Roberta Romano gave her presentation in the second session of the morning, putting forward her ideas that what was needed was greater regulatory dis-harmony rather than world-wide harmonisation. Fundamentally she argued that this diversity of approaches in different regulatory regimes would minimise the impact of regulatory error (since it would confine the error to less of the system) and it would provide a test bed for ideas so that it could be seen what regulations work and what do not.
Certainly there is some basis for this idea from others in the industry (see post on Pierre Guilleman concern’s on the impact of Solvency II) and I first heard the idea of diversity in financial services put forward by Avinish Persaud at Riskminds a few years back (see post).
Roberta spent a good amount of the presentation putting forward how the process of putting this diverse regulation in place would work, with individual regimes applying to the Basel Committee putting forward why they wanted to deviate from Basel III and justify how such a desired deviation would not increase systemic risk. The Basel Committee would then have a short time frame for approval (say 3 months) and the burden of proof would be placed on the Committee to show that the deviation was a detrimental one. She also described how some of the home-host regulatory conflicts would be dealt with under her proposed process.
I thought that the overall aims of her proposal were sound (diversity leading to a more robust financial system) but the implementation process would be difficult to implement I would suggest and very open to regulatory arbitrage (both by banks and by countries seeking to boost their own economies). Roberta did touch on this, but my biggest criticism was that if one of the benefits was that for a while such a diverse system would demonstrate which regulations work and which do not, then logically everyone would eventually converge on the regulations that work, re-harmonising regulations and reducing diversity.This convergence would then introduce its own (potentially new?) risks and you would be back to where you started.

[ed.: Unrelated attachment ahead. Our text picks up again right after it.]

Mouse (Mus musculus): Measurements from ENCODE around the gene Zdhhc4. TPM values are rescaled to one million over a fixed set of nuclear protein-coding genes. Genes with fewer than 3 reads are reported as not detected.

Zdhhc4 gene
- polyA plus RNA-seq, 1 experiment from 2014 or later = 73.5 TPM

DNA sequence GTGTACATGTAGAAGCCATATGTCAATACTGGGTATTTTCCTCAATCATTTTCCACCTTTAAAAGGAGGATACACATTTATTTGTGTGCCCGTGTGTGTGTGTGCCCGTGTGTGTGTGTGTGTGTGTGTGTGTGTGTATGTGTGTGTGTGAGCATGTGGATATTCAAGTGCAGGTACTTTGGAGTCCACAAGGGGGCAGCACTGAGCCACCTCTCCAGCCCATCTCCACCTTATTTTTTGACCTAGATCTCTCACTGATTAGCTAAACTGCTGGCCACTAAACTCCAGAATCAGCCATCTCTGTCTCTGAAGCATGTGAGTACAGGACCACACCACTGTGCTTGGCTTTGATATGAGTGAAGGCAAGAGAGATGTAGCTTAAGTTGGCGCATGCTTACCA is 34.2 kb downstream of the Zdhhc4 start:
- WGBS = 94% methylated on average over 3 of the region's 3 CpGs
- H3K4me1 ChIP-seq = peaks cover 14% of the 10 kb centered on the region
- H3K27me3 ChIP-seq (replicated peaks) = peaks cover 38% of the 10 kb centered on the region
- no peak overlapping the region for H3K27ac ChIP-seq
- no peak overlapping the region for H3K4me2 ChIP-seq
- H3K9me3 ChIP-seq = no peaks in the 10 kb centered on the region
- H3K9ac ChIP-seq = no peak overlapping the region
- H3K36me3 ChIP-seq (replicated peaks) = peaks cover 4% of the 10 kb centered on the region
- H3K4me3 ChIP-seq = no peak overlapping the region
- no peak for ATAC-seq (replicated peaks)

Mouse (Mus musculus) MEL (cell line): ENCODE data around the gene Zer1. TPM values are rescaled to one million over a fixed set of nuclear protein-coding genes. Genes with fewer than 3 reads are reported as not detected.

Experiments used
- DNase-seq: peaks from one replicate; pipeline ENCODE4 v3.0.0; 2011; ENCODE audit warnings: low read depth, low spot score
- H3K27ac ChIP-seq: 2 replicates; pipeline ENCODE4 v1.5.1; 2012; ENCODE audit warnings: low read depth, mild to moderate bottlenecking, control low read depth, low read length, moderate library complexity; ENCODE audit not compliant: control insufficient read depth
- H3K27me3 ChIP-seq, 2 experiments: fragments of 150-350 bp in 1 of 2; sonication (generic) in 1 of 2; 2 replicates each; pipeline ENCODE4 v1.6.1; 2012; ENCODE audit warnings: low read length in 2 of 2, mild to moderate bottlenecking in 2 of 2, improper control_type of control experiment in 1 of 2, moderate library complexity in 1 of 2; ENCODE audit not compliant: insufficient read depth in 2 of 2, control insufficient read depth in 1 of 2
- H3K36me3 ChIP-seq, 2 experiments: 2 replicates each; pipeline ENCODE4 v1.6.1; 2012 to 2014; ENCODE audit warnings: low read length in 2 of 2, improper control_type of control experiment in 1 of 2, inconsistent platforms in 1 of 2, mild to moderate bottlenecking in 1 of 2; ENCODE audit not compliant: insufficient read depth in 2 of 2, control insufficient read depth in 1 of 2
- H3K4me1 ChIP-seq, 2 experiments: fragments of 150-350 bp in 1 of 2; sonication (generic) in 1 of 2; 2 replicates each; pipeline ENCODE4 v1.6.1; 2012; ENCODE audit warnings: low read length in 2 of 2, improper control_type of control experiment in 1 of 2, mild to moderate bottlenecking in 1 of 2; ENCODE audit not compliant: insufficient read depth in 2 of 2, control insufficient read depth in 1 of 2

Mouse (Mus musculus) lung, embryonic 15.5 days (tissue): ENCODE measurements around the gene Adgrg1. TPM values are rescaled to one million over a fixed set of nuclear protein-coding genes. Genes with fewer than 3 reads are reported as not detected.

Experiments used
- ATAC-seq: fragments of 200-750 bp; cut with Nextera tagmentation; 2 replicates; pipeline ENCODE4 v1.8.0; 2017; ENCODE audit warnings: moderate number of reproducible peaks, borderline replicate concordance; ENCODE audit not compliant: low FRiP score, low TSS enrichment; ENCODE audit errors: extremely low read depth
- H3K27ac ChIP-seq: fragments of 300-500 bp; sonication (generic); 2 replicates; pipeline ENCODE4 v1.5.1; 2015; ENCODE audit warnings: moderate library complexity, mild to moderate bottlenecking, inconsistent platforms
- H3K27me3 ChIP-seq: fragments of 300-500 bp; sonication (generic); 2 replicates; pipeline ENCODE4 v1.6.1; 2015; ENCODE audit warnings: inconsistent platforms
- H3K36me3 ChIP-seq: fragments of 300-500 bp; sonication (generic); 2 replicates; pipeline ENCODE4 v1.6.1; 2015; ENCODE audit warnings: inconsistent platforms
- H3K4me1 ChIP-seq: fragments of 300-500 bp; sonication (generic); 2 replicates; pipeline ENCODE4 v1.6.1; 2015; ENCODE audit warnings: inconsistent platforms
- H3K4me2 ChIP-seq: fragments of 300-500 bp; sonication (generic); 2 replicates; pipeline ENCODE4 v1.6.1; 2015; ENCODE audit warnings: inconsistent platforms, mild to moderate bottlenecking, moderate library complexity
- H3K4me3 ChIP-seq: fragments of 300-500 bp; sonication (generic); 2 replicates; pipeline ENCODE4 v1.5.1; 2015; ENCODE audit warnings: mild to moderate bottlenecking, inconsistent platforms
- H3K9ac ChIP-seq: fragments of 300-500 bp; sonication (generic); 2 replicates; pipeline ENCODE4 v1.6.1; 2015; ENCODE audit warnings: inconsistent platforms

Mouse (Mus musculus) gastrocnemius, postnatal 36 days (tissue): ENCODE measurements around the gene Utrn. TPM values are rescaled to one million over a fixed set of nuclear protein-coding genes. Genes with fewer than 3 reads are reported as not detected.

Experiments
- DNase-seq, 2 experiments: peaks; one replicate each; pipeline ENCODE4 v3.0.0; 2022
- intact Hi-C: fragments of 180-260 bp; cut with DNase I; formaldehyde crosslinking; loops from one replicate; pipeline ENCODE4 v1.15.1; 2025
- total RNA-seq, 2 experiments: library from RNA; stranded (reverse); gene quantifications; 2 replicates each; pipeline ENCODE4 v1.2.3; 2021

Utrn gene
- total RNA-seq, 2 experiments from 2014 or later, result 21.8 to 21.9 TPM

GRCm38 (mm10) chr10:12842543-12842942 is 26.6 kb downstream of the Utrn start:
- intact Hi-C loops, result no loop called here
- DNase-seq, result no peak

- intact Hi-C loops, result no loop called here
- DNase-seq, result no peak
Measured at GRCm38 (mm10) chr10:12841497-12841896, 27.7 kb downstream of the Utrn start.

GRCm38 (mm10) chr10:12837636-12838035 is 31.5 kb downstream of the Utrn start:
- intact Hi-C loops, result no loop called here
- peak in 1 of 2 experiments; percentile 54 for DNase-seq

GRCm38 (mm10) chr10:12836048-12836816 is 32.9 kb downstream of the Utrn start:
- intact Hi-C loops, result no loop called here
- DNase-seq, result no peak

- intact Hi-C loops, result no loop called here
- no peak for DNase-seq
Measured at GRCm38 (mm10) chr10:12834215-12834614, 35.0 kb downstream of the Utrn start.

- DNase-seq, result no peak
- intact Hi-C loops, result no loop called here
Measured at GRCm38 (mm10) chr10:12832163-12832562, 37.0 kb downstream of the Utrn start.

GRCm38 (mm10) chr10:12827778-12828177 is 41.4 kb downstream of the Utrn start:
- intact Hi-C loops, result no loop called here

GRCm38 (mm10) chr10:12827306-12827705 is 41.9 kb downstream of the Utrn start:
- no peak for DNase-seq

A few points from the panel debate following the presentation:
- There was more criticism of how Basel regulations were gamed by the banks, particularly in relation to optimising Risk Weighted Assets
- One member of the panel pointed out that non-Basel US banks faired better in the crisis than those subject to Basel
- Rodgin Cohen suggested that RWA should receive more focus rather than the level of the capital charge (echoing the previous panel session).
- Rodgin was highly critical in the cutbacks in funding for regulators in the US
- Rodgin also said that London had its standing as the leading world financial centre due to the US Congress (refering to the Eurobond market and the Sarbanes-Oxley)
- Regulators should never forget that the “Law of Unintended Consequences” rules